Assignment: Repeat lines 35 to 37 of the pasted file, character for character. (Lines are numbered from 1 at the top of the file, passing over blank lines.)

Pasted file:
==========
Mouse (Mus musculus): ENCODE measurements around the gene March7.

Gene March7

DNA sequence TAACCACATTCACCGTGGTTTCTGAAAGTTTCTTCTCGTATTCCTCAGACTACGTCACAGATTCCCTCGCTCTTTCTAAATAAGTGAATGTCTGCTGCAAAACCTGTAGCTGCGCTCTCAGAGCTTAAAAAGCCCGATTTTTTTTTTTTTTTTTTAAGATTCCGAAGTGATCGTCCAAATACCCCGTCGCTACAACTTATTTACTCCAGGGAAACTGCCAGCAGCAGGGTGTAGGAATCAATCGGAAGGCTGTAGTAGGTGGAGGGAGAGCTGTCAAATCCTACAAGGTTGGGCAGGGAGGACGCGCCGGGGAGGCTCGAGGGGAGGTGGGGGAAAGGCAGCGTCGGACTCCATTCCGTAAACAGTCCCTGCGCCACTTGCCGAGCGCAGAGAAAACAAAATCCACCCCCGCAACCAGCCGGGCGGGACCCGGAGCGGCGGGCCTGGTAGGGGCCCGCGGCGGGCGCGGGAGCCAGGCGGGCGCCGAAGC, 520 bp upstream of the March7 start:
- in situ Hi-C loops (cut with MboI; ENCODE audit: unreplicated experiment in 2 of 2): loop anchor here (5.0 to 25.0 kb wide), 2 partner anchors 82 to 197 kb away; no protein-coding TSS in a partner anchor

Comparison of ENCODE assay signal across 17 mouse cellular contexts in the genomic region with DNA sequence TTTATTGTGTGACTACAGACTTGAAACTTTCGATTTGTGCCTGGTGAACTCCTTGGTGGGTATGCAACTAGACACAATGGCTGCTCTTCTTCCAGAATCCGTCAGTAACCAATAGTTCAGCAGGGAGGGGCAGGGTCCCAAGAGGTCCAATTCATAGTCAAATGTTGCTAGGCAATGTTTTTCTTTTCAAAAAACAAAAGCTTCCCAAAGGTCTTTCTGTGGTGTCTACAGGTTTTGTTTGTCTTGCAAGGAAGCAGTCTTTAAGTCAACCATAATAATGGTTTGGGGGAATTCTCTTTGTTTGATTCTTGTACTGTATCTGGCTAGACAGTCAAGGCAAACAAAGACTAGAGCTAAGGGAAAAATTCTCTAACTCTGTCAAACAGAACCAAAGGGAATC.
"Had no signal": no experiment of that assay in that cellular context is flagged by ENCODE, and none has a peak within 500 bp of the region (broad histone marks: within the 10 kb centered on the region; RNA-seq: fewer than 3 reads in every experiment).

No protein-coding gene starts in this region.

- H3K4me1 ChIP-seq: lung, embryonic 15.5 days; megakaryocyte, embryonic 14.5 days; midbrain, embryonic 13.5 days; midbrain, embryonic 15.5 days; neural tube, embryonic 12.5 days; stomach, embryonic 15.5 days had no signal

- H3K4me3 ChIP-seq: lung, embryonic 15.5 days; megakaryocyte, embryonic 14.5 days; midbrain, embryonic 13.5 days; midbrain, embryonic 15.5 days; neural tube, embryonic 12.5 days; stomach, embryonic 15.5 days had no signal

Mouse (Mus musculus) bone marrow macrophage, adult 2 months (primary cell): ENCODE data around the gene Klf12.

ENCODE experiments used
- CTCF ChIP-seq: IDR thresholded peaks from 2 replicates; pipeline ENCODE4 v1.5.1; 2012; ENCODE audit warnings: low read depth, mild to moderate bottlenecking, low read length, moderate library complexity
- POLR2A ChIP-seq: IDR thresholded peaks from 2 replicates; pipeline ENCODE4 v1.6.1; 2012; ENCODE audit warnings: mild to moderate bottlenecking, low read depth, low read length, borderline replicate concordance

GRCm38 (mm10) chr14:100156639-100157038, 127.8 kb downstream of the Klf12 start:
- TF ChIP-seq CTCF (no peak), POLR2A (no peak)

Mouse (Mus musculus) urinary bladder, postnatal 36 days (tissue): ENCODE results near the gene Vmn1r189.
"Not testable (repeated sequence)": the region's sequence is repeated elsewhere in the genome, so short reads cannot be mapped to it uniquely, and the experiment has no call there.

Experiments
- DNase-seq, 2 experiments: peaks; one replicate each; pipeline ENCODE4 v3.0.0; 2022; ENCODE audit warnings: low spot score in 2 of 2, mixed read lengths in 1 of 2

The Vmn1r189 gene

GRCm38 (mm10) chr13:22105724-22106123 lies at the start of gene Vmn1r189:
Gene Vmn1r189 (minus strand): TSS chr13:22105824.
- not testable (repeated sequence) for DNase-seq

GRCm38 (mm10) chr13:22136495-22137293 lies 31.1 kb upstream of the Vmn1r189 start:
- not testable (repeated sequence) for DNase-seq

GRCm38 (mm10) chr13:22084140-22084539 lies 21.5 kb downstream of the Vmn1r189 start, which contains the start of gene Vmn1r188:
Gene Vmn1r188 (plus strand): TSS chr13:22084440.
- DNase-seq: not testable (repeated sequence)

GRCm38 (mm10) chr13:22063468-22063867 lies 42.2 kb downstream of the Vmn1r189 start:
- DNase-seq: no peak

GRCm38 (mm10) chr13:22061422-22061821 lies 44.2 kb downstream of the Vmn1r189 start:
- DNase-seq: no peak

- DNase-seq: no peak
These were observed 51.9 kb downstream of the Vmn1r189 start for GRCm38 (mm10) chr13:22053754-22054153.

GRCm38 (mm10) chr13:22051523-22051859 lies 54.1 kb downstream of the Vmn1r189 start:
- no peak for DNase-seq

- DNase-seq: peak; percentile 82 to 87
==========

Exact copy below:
GRCm38 (mm10) chr13:22051523-22051859 lies 54.1 kb downstream of the Vmn1r189 start:
- no peak for DNase-seq

- DNase-seq: peak; percentile 82 to 87